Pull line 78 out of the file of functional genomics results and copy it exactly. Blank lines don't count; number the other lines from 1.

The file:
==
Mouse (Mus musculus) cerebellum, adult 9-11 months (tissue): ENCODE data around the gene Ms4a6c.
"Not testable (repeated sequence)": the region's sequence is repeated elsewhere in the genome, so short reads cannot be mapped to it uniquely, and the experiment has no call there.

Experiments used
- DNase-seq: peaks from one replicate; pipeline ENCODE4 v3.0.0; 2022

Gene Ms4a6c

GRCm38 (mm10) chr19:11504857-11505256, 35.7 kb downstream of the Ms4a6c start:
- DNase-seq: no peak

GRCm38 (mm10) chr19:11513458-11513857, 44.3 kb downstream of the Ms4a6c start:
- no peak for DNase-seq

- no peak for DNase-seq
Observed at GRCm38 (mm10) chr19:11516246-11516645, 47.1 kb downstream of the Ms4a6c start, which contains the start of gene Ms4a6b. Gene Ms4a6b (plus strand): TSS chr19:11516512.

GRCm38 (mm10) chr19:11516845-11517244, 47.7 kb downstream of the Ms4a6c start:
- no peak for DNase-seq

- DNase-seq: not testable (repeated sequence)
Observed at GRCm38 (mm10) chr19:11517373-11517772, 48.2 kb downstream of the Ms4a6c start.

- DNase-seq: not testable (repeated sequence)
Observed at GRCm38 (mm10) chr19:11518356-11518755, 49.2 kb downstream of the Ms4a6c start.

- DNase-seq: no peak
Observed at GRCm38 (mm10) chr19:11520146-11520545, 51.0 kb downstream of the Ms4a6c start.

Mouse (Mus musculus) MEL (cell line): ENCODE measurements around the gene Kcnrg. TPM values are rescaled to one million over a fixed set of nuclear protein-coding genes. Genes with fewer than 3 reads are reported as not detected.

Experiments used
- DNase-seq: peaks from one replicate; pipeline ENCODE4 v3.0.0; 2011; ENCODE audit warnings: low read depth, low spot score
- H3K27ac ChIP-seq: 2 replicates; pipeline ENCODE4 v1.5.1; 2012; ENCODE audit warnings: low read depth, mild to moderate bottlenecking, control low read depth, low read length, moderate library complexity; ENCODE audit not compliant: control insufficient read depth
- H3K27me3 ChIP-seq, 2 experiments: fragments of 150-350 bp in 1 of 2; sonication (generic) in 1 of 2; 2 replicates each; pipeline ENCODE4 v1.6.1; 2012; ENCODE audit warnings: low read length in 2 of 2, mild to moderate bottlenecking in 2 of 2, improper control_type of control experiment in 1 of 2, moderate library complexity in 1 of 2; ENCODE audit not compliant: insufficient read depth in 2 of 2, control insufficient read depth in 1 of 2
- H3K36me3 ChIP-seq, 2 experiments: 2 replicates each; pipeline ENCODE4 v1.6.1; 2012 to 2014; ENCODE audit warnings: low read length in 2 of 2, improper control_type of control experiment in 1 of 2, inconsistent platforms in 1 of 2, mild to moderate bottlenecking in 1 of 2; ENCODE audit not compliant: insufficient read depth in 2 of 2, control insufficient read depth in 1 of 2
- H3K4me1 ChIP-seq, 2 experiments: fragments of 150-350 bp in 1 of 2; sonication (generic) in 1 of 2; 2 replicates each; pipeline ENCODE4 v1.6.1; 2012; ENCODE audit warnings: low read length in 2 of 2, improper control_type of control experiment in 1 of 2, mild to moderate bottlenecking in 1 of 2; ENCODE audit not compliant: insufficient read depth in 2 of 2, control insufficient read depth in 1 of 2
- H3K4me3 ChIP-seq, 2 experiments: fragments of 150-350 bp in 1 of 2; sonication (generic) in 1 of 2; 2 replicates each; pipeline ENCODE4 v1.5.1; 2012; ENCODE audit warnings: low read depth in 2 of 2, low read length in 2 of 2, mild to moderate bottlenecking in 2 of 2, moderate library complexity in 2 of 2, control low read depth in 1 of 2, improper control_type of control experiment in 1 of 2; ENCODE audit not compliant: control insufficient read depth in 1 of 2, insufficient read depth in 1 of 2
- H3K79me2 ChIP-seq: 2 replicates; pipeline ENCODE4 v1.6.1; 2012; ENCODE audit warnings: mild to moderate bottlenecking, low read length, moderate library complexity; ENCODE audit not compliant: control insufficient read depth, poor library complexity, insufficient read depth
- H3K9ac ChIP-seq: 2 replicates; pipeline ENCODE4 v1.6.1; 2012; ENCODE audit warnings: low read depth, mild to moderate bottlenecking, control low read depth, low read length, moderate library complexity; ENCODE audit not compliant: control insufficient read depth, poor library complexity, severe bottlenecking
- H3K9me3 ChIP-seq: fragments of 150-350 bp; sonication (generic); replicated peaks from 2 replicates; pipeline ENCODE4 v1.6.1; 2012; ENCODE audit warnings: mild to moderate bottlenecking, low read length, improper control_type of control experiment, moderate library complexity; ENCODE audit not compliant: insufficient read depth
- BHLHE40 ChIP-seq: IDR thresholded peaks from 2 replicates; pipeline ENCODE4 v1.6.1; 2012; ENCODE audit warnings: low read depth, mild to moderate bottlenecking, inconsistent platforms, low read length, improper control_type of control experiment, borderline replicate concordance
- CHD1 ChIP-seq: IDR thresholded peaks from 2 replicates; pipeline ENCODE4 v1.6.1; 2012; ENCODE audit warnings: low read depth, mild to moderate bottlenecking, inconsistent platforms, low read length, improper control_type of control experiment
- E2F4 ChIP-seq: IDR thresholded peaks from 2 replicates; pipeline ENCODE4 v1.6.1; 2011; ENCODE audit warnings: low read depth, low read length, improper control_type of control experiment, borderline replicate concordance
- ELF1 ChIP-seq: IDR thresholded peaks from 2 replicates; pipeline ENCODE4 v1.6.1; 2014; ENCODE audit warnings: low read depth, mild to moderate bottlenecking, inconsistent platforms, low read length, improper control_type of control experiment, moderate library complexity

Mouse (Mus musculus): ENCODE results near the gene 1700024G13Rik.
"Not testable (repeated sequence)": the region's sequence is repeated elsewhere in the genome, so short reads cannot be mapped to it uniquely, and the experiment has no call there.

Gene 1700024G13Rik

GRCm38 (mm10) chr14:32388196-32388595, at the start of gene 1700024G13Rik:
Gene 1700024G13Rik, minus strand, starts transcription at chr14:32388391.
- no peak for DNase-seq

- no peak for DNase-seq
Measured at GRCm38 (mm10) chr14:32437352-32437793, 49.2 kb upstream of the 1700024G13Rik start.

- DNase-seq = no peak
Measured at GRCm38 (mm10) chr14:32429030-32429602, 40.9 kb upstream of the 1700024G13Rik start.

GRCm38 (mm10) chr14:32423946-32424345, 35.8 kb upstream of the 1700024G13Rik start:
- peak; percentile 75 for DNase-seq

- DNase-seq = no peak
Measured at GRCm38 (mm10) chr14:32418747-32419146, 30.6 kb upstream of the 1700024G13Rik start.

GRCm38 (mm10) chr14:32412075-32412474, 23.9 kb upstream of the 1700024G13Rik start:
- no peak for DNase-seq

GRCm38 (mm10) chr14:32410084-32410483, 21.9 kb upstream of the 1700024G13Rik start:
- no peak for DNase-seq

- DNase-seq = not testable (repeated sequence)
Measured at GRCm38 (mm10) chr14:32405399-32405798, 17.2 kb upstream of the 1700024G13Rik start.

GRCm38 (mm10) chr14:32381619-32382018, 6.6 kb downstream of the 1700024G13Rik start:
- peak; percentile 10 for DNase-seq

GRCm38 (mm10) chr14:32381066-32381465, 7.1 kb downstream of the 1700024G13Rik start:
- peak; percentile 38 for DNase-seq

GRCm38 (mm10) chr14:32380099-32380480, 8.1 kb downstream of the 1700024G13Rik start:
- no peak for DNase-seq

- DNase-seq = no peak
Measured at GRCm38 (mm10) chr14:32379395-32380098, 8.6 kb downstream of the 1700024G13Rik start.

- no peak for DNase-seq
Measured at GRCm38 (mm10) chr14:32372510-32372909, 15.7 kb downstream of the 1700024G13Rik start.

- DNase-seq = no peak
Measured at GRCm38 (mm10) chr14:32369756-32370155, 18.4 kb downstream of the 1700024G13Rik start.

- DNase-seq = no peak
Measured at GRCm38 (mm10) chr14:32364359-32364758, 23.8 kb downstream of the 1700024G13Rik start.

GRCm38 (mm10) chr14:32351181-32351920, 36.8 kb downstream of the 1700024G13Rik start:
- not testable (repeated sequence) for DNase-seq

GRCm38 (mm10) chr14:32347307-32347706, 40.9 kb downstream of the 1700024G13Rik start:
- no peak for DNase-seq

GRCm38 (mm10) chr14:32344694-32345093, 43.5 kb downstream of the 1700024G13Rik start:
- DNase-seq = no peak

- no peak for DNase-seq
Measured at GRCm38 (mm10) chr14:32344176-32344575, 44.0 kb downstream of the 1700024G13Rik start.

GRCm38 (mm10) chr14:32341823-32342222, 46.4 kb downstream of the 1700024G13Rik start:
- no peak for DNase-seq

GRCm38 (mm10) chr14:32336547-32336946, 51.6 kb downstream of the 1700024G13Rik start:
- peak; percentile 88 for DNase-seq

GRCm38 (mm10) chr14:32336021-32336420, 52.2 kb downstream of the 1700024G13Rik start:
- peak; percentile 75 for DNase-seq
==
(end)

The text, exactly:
- no peak for DNase-seq